WHO fearful supplies of vaccines against childhood diseases could run short by late 2021

Rising pressures on pharmaceutical industry could lead to a drop in production of non-Covid vaccines by the end of the year, placing hundreds of thousands of lives at risk, writes Samuel Lovett

<p>Nurses wearing protective gear administer a vaccine against measles to a child at a health centre in Palu, Indonesia</p>

Nurses wearing protective gear administer a vaccine against measles to a child at a health centre in Palu, Indonesia

The World Health Organisation (WHO) is fearful that supplies of lifesaving vaccines against a number of childhood infectious diseases, including measles, diphtheria and polio, could run short by the end of 2021 due to Covid-19 disruptions.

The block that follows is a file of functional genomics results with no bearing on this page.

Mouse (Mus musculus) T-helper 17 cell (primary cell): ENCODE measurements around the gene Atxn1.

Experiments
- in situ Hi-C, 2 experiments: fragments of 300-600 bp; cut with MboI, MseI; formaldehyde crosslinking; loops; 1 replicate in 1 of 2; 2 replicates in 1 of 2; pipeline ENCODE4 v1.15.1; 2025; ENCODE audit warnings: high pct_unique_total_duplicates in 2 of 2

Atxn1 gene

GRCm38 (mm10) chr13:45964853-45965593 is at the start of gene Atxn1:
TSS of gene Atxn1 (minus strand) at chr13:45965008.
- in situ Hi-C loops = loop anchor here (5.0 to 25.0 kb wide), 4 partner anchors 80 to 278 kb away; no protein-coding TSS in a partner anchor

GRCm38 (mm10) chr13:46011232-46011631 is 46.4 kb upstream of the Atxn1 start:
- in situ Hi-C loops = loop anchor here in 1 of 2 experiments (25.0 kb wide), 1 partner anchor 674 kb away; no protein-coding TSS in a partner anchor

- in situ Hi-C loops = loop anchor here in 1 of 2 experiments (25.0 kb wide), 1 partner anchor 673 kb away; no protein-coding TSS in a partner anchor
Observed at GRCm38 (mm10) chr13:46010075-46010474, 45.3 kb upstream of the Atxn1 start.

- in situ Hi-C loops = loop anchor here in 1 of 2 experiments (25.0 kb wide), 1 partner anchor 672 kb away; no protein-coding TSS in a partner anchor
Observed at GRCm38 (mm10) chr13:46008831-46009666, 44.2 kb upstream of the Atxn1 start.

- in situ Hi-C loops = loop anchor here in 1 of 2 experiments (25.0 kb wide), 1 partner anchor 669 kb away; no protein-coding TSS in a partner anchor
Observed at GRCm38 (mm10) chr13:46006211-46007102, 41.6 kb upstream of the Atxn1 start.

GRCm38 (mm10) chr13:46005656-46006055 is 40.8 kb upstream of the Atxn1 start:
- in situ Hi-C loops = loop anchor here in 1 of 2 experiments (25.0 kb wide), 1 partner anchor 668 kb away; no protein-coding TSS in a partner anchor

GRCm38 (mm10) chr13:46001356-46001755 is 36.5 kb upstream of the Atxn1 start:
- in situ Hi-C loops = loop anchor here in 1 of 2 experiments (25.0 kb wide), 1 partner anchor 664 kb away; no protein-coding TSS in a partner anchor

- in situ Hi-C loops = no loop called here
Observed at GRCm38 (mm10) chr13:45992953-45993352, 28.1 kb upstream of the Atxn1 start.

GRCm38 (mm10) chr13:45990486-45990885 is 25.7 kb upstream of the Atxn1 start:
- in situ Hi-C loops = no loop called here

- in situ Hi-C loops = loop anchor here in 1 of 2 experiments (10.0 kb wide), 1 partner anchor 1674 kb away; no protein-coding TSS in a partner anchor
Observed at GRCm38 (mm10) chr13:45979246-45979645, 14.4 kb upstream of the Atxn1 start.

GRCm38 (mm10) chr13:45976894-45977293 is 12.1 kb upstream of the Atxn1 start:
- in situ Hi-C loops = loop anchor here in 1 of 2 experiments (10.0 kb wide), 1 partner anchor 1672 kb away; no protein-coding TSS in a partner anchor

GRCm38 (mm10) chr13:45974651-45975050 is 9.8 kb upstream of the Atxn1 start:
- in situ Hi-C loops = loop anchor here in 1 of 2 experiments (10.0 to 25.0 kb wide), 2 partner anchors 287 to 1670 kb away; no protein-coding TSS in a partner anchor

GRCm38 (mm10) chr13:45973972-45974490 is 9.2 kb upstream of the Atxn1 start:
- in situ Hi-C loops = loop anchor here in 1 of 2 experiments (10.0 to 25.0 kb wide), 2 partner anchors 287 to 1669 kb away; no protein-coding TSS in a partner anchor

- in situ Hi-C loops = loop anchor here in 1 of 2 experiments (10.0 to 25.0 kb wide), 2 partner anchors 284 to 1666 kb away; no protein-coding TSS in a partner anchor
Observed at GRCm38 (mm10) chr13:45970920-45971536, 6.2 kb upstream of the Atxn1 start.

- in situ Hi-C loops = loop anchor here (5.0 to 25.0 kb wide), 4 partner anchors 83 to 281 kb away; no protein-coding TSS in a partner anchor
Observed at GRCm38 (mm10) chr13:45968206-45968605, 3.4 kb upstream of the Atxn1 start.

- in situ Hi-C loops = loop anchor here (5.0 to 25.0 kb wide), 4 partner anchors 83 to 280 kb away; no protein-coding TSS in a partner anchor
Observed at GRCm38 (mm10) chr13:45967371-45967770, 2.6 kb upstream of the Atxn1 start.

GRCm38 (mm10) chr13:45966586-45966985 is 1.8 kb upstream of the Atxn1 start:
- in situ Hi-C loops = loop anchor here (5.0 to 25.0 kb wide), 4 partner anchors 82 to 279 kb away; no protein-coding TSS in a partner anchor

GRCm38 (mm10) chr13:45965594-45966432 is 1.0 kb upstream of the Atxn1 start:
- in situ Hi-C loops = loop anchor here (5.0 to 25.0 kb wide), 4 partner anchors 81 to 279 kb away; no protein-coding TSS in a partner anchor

With global manufacturing capacities currently focused on the production of billions of coronavirus vaccine doses, the WHO is liaising with industry leaders, governments and health campaigners to ascertain how this will impact the rollout of other jabs in the months to come.

Hundreds of thousands of worldwide deaths are prevented every year thanks to a variety of vaccines that protect against measles, mumps, diphtheria, tetanus and pertussis (whooping cough), which are administered to children in early infancy.

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